Free Face Mask Pattern with Filter Pocket

Easter this year is very different to past years due to the current coronavirus pandemic that is affecting lives worldwide. With that in mind here's a quick and easy sew that the cubs were working on this long weekend.



The cubs would like to highlight that this mask will not prevent you from catching any viruses, but it will be added protection on top of all the good old hand hygiene you have been practicing!


Some considerations for this tutorial:

1) I initially drafted a 3D face mask pattern with a center seam to allow for contouring around your face (less fabric is needed for this, everyone knows fabric is precious!)


However the needle holes from the center seam will reduce the amount of filtration the mask provides and filters will be needed to improve efficacy


2) I decided to add a filter pocket option just for the quell the paranoia in me (LOL!).

I bought these filters to insert into the filter pocket whenever I go for a walk or grocery run!


In a pinch, I have read that vacuum bags (with NO fibreglass particles) and ... coffee filters(if I ever get desperate *winks* ) can be used as well! Shhhhh....My sister is a dentist so she will definitely disapprove!


3) Seam allowance is 1/4 inches unless stated otherwise


Materials needed:




a) 1 piece of Cotton Fabric (preferably one with a tighter weave!) 8.5 x 16 inches

b) 2 pieces of Contrast Fabric 2 x 5 inches

c) 2 pieces of 6mm elastic 6.5 inches


I use this directional fabric to demonstrate, but I would suggest using an all-over print for your first run :)


Step A: Prepare the main body



1. Fold along the fabric to line up the short edges. Pin if needed.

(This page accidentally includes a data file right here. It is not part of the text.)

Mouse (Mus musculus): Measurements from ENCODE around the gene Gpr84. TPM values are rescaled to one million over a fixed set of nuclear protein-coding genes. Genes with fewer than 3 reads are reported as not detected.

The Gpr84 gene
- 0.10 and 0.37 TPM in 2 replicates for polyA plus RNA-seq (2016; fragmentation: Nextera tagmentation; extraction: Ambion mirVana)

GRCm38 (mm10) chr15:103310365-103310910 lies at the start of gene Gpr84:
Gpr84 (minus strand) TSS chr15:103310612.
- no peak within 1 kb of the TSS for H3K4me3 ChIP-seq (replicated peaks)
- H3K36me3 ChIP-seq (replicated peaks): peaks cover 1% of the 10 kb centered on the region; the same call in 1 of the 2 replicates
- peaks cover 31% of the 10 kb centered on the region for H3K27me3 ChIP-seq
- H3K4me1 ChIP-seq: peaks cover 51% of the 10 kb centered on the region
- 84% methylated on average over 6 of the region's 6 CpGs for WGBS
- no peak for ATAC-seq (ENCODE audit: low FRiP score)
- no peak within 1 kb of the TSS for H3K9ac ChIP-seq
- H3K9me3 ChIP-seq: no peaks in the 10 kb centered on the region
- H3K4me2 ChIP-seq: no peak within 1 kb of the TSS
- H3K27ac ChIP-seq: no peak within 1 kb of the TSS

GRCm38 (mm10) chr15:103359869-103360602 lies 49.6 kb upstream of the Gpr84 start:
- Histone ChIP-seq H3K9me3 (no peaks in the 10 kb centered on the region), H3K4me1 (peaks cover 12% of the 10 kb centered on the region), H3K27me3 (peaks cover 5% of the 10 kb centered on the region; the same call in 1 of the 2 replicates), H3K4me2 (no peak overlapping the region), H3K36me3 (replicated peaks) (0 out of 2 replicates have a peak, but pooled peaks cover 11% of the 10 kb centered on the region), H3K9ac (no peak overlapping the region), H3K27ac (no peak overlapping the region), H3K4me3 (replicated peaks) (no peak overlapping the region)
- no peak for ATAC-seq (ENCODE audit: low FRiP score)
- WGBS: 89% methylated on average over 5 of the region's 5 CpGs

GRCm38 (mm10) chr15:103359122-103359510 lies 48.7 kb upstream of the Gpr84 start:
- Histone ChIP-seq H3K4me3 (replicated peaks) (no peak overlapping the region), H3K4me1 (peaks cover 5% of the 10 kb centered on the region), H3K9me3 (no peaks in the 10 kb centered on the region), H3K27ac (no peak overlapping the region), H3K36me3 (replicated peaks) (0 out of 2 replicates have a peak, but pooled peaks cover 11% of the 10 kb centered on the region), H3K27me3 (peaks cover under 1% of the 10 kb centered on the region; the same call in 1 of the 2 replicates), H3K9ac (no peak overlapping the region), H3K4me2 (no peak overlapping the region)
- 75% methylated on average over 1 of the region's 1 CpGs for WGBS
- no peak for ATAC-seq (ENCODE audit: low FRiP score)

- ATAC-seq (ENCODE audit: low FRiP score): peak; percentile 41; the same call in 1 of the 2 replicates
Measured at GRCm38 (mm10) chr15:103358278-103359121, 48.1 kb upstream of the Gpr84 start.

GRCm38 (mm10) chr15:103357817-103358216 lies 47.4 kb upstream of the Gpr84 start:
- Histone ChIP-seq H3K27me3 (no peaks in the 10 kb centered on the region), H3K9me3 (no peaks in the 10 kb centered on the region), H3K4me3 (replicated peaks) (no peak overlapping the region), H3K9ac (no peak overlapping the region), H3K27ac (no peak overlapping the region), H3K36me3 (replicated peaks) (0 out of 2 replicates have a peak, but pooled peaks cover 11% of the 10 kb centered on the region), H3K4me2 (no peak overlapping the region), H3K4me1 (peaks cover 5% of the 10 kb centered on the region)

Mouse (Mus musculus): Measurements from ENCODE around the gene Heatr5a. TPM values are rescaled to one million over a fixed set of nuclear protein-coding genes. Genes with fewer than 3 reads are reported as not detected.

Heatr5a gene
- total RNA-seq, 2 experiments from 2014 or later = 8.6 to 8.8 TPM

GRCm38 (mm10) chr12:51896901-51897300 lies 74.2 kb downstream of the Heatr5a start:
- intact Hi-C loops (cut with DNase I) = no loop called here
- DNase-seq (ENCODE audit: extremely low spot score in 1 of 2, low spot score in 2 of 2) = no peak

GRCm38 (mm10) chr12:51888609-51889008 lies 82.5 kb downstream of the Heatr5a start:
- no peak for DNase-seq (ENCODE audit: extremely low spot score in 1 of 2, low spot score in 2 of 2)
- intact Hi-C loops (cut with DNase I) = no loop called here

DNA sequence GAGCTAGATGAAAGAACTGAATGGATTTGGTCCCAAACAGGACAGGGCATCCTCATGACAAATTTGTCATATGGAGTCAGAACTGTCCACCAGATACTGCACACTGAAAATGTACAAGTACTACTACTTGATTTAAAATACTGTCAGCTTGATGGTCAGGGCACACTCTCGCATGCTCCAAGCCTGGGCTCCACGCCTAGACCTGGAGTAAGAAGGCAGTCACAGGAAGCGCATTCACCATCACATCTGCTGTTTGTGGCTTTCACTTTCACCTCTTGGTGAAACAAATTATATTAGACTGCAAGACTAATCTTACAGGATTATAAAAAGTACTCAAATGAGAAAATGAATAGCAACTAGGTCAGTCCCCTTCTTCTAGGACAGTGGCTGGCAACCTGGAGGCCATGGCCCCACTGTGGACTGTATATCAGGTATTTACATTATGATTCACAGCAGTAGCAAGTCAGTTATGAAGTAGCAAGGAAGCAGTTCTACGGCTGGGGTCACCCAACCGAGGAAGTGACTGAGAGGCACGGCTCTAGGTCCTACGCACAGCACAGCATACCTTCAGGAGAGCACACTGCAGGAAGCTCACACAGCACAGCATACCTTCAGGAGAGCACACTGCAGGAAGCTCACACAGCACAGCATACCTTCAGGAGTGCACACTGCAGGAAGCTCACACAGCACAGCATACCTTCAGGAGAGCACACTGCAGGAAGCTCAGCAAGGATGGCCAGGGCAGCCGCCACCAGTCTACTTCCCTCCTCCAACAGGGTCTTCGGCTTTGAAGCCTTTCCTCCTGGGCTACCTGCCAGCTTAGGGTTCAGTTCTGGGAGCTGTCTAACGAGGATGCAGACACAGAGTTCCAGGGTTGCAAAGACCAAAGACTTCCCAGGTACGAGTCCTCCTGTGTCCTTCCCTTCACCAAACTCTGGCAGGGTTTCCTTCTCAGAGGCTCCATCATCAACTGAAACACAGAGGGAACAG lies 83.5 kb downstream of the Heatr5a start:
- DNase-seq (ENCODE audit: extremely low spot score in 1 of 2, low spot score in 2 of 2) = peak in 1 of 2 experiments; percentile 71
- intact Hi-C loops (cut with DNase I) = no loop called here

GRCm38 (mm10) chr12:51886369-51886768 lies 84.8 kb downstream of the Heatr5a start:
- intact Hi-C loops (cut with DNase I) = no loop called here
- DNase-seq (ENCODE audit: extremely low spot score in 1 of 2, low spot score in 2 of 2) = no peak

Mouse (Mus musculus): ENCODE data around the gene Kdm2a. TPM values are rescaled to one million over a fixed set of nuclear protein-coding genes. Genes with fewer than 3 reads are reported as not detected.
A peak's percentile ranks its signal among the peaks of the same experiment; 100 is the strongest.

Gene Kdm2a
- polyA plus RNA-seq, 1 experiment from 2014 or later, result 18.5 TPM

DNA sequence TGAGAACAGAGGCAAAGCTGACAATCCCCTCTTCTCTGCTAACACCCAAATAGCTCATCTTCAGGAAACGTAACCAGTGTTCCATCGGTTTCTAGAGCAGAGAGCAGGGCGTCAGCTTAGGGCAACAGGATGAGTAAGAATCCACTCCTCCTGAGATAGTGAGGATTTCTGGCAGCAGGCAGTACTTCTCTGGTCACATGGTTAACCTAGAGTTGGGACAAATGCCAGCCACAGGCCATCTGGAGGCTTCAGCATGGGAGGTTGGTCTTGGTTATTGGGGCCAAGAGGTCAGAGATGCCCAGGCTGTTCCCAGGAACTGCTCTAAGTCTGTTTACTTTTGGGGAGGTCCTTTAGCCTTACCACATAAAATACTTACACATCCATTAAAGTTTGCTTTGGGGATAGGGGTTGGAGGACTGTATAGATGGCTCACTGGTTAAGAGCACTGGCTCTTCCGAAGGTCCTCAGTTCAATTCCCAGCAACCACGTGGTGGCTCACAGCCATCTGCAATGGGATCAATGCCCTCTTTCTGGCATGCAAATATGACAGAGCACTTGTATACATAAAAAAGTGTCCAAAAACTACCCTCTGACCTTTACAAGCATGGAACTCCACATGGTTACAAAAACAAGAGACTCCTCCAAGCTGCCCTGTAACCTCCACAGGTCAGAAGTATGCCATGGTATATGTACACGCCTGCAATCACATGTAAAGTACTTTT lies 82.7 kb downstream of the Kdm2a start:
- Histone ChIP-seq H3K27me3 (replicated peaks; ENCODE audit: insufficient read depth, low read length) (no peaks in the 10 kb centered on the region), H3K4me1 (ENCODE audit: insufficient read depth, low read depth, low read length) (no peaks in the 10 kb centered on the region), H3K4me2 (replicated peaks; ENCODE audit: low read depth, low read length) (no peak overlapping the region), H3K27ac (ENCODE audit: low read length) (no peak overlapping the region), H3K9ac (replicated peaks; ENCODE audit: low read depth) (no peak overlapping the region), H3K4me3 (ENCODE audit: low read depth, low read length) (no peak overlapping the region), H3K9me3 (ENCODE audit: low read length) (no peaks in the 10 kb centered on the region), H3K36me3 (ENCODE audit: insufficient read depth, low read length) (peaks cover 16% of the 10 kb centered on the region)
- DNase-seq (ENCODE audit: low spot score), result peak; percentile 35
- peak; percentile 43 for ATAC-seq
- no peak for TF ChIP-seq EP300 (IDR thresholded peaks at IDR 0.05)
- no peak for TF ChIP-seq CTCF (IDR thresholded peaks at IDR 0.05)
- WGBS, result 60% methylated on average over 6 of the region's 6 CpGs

2. Mark the midline of this short edge, and 1.5 inches (or approximately 4cm) from the midline. You can make this wider if you want a larger filter slot. I place pins at these spots.


3. Sew to the pins with a 1/2 inch seam allowance


Step B: Prepare the filter pocket (skip to step C) if you want to leave out the filter pocket




Step 4 to 7 is to hide any raw edges, and to stop the fabric from fraying when you insert and remove filters


4. Fold down the seam allowance by 1/4 inch to meet the seam line. Press flat to make a memory crease


5. Fold down the seam allowance another 1/4 inch to hide the raw edges. Press flat once more to make a memory crease. Pin in place if needed




6. Topstitch 1/8 inch from the edge


7. Repeat for other seam.



8. To center the filter slot in the center, I position it on one edge, and press flat the opposite edge to create a memory crease. Open and lay it flat.


The memory crease will form the top and bottom edge of the mask.


Step C: Add Pleats to allow for contouring around your face



9. Mark a line 1.25 inches from the top and bottom edge (around 3.1cm)


10. Mark 4 lines 1 inch (2.5cm) apart from these lines. You will have a total of 6 lines marked.


I love using my Pilot frixion pens for this : just iron to remove the lines once done!



11. Bring the first line to meet the second line. Pin in place.


12. Bring the third line to meet the fourth line. Pin in place.


13. Bring the fifth line to meet the sixth line. Pin in place.


14. Repeat on other side to create 3 pleats.


Ensure the pleats are facing down. This will help prevent dust and other particles from gathering in the pleats during use!



15. Baste the pleats in place with 1/8 inch seam allowance.


I like to iron my pleats in place after. This also helps remove the marking lines.


Step D: Add Elastic



16. On the side of the mask with the filter pocket, pin elastic 1/8 inch from the top and bottom edge on the side while ensuring elastic is not twisted.


Baste elastic in place with 1/8 inch allowance.


Step E: Finish the mask edges



17. With wrong sides together, iron the contrast fabric along the long edge



18. Place the contrast fabric over the filter pocket side of the face mask, sandwiching the elastic in between.


19. Fold the edges over the top and bottom edges. Pin in place.


20. Sew down the sides with 1/4 inch seam allowance.




Optional step 21: Trim the edges and the filter pocket seam allowance to reduce bulk




22. Flip the contrast fabric outwards and over the side edge

Turn it over the edge and onto the outside facing part of the mask. Pin in place.



23. Topstitch down the sides 1/8 inch from the edge.


I like to sew double row of stitches as I think it looks prettier :)




24. Admire your completed creation!


Did you enjoy making your own face mask? Do let me know if you need any help with this!

Do let me know what other tutorials you will like through Facebook or drop me a comment here :)


Love

♥ Kendall and the Cubs ♥




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